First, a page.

Sochi 2014: One-On-One With Torin Yater-Wallace
Torin Yater-Wallace might be just 17-years-old but he’s already conquered the world of freestyle skiing, winning six X Games medals – including two gold medals – over the last three years. However, a little extra preparation has gone into getting set for the upcoming season for Yater- Wallace, with good reason.
The 2014 Olympic Games in Sochi, Russia will mark the first time that freestyle skiing will be included in the world’s most widely watched sporting event. With winter right around the corner, the games will be here before you know it. So we caught up with the Target and Red Bull sponsored skier to find out a little about his past and to discuss how he’s getting ready for the biggest event of his young career.
CraveOnline: How did skiing become a part of your life?
Torin Yater-Wallace: I grew up in Aspen, Colo. and it was just kind of a ski town around there and my parents put me in the ski program along with the other kids and when I was about six-years-old I joined freestyle skiing because I was bored of normal turns and whatnot. I did moguls and aerials for about four years, just learning the basics, up until I was around 12 and then I got into halfpipes and slopestyle. I trained in them and ever since then I’ve been doing it – and I’ve been pretty addicted.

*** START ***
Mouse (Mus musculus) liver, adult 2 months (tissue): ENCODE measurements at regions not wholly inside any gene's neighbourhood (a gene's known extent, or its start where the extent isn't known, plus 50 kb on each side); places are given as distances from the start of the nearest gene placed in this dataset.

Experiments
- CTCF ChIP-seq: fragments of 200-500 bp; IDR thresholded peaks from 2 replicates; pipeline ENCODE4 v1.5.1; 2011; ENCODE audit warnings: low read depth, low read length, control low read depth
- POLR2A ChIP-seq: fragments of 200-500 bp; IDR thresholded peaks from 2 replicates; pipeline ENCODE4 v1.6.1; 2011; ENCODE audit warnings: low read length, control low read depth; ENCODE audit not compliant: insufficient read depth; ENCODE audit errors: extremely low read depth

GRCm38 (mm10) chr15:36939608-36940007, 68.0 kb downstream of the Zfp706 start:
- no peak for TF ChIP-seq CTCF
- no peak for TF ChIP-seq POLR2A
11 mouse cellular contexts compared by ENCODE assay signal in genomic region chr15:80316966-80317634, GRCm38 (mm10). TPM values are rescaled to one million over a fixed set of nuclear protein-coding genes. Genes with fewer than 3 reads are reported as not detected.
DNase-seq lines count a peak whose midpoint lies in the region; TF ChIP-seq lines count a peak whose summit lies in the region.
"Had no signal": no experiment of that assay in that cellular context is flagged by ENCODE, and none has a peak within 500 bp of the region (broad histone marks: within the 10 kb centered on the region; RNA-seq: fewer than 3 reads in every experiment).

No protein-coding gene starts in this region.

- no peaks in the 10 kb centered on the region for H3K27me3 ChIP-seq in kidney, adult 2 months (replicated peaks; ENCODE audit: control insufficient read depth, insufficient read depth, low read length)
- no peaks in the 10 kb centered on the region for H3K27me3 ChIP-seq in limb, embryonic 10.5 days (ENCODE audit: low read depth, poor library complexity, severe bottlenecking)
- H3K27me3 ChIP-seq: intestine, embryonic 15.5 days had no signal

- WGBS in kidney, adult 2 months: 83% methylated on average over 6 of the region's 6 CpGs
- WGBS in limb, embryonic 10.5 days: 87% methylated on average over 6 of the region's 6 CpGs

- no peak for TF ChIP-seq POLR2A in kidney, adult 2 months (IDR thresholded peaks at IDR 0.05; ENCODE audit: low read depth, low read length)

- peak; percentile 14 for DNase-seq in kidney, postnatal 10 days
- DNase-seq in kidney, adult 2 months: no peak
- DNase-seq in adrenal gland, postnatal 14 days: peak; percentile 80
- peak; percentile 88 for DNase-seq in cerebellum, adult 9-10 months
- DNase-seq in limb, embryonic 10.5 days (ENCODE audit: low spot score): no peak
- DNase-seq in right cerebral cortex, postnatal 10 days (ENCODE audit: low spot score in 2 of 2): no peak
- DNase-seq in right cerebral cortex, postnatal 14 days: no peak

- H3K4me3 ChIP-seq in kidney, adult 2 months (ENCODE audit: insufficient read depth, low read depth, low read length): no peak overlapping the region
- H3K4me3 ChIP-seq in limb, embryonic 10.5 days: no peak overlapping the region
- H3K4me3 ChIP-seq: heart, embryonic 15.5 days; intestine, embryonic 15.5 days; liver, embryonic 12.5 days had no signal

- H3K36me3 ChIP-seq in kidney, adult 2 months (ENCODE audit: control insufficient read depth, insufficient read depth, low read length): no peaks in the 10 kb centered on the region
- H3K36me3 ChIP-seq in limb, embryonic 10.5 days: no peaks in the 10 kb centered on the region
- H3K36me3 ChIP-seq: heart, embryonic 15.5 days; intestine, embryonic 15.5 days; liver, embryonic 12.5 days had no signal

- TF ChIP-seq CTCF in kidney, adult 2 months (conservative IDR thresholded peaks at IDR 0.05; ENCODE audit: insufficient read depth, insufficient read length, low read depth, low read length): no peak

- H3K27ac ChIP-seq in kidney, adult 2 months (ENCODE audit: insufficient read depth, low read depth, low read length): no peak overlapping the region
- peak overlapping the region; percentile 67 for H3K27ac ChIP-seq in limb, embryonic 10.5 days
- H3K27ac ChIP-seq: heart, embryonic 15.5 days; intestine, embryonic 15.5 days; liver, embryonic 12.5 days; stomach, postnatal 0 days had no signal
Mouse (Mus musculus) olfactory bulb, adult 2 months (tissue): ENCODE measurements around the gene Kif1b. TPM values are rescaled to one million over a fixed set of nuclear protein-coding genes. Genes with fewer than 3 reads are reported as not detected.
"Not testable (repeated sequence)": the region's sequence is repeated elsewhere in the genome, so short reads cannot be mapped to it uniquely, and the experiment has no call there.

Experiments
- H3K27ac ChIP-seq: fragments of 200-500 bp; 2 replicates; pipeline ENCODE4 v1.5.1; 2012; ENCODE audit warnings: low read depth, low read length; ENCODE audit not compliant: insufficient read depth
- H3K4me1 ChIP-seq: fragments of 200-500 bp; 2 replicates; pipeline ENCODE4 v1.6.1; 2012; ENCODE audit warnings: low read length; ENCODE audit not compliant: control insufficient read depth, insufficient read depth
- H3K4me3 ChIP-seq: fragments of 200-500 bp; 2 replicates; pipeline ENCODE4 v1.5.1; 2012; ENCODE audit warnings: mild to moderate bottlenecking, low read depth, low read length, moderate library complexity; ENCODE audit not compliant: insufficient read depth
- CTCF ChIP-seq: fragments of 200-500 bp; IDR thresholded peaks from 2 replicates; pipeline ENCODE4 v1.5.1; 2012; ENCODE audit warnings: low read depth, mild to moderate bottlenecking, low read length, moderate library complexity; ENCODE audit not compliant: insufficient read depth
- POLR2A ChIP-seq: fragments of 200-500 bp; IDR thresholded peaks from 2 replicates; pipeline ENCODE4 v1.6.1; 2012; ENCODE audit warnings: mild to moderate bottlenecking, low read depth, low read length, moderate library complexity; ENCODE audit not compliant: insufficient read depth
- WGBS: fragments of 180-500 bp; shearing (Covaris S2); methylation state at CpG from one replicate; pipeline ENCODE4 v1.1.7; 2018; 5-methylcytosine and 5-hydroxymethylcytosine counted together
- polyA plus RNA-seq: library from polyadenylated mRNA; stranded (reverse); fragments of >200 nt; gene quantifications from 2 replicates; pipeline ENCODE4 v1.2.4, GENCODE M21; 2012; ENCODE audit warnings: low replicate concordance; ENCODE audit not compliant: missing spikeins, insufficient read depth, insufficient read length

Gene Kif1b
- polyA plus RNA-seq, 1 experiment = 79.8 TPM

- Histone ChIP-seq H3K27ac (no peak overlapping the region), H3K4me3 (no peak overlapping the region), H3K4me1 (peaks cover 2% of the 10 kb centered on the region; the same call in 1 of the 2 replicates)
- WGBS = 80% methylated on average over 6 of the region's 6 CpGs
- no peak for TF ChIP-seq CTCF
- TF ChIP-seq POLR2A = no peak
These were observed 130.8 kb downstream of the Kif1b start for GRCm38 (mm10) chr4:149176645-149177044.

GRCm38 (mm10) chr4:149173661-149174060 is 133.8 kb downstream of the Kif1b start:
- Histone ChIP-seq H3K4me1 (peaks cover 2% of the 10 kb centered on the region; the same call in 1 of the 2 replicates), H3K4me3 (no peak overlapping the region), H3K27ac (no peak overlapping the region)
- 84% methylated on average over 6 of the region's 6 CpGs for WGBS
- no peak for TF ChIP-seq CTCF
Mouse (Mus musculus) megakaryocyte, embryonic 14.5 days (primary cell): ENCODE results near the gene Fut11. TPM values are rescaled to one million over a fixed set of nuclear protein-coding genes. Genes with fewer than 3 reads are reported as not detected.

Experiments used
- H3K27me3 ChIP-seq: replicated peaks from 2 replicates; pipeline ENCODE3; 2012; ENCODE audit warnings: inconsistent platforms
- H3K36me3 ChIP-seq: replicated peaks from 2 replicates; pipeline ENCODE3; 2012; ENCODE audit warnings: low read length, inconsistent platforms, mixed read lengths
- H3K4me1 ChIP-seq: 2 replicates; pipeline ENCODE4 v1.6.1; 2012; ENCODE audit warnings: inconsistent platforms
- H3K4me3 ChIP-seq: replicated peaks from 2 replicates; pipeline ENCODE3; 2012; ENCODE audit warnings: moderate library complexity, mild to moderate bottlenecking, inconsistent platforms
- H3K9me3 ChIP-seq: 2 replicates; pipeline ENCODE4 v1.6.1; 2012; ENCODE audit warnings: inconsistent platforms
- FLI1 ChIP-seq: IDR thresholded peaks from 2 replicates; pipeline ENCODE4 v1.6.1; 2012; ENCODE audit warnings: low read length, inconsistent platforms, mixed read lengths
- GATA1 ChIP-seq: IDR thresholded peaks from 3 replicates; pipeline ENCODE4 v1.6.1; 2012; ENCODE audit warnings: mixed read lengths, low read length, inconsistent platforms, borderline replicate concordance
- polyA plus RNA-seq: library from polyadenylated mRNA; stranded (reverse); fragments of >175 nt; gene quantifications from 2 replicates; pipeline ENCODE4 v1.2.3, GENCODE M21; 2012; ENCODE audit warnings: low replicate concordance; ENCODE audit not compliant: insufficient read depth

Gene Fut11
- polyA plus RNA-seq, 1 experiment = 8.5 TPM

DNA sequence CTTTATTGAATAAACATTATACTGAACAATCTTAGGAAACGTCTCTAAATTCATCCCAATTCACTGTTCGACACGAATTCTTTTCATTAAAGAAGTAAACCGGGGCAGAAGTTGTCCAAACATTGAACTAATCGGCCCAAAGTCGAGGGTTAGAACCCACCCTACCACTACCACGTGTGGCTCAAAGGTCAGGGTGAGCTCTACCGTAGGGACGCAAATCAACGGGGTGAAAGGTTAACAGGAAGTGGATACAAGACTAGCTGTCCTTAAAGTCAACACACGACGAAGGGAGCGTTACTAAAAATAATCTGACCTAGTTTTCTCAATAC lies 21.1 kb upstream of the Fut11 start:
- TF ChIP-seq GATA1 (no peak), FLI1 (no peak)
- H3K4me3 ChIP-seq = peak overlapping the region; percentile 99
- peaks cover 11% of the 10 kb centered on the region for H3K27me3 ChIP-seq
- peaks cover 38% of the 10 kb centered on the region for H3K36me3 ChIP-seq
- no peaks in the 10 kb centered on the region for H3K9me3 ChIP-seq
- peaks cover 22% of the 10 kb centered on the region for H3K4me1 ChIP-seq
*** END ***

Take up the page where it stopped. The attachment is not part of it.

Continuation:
Crave: It’s clear you have the chops, winning superpipe gold at X Games Tignes this year. Can you talk a little bit about what that was like?
Yater-Wallace: It was definitely the best day of my life, winning the gold in super this year. Last year was amazing as well but this year, to be able to do it [win gold] twice in a row, with all the pressure of the year before and the expectations, was just a feeling I really can’t describe. I hope to go back next year and do that again.
Crave: Do you think the experience helped you prepare for the upcoming Olympics in Sochi?
Yater-Wallace: I would say it helped me in a few ways, for sure, just based on all the pressure that’s put on you because of the Olmypics. That same pressure will come into play, plus the expectations of my skills and my accomplishments in the past – people might compare that to the Olympics. It definitely helped me out and gave me a little taste of what the pressure will be like next year.